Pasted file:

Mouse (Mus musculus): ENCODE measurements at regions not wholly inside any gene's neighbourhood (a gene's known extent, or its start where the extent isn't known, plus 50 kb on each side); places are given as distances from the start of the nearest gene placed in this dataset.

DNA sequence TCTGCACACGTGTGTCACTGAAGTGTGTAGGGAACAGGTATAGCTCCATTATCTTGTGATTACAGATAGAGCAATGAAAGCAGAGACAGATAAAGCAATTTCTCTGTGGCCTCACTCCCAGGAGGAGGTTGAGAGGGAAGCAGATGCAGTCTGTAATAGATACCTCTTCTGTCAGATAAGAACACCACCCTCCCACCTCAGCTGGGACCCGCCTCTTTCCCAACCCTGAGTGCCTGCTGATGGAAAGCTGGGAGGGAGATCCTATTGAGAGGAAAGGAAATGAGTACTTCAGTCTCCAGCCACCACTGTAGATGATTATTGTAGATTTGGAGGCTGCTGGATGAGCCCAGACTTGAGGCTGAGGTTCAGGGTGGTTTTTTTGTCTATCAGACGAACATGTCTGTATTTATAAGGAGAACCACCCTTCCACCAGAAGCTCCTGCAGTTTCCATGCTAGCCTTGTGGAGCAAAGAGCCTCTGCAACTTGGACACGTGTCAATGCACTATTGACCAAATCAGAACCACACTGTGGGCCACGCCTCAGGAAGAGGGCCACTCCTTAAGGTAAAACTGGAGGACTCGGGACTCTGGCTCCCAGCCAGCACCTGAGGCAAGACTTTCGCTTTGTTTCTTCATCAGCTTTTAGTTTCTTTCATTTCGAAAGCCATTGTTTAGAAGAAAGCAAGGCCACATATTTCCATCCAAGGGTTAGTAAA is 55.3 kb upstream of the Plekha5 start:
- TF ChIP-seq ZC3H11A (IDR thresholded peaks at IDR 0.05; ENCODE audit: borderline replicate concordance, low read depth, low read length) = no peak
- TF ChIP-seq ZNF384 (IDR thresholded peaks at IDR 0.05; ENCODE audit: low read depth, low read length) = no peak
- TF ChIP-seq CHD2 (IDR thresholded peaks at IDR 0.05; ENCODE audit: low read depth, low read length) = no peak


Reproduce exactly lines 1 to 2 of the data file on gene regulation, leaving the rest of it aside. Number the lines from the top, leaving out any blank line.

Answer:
Mouse (Mus musculus): ENCODE measurements at regions not wholly inside any gene's neighbourhood (a gene's known extent, or its start where the extent isn't known, plus 50 kb on each side); places are given as distances from the start of the nearest gene placed in this dataset.

DNA sequence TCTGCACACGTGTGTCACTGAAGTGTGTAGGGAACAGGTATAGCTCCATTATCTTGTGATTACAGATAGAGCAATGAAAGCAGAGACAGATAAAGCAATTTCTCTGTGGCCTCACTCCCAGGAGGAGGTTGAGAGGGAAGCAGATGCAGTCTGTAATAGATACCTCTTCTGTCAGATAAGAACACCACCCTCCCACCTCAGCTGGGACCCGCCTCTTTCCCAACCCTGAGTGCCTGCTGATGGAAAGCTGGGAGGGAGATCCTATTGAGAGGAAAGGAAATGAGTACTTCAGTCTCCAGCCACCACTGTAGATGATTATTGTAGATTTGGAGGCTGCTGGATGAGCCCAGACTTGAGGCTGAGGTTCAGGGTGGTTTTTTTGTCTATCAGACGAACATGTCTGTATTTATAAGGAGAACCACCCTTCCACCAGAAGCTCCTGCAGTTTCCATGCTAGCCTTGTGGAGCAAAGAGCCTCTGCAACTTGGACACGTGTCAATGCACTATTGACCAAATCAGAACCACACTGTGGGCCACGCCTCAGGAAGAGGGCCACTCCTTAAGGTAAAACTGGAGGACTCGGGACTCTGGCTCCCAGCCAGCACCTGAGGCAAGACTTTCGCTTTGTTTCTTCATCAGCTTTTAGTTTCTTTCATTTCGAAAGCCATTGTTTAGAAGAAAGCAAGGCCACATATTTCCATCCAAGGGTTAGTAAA is 55.3 kb upstream of the Plekha5 start: